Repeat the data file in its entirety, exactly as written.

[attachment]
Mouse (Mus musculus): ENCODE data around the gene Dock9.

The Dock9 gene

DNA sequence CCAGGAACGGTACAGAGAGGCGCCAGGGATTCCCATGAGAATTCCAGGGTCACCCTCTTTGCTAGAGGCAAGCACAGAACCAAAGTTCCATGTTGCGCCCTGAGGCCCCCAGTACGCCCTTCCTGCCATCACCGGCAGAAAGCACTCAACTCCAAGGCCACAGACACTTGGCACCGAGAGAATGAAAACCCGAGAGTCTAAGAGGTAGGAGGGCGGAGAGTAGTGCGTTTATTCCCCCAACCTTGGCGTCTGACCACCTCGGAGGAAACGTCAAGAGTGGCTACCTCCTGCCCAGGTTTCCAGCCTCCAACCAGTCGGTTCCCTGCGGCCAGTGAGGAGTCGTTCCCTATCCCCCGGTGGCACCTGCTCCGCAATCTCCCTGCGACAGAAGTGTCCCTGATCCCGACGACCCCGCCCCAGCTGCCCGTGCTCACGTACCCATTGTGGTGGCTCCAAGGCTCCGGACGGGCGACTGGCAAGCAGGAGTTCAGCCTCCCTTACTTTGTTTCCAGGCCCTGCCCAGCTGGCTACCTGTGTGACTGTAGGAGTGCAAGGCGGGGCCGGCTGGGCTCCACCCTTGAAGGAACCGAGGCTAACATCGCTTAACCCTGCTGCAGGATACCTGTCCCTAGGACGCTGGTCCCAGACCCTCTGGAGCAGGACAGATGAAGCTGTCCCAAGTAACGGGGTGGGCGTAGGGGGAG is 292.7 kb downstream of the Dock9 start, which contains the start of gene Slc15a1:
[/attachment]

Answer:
Mouse (Mus musculus): ENCODE data around the gene Dock9.

The Dock9 gene

DNA sequence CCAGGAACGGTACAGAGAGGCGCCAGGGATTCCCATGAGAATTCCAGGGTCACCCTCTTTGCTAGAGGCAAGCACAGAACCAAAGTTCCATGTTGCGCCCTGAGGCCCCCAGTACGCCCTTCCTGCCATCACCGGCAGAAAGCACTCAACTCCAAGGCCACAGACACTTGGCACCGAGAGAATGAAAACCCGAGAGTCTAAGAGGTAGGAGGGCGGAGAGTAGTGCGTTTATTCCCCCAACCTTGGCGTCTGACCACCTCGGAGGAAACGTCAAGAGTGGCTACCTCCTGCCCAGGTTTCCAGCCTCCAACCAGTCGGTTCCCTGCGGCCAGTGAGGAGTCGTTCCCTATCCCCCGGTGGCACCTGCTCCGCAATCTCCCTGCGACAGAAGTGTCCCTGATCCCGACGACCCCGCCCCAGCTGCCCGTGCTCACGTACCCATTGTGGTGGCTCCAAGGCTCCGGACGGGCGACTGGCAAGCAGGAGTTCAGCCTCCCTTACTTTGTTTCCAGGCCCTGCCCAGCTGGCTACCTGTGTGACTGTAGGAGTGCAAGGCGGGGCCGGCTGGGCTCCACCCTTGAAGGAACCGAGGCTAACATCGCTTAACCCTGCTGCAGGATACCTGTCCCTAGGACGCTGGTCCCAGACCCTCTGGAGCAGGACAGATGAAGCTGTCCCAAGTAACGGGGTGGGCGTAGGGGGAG is 292.7 kb downstream of the Dock9 start, which contains the start of gene Slc15a1: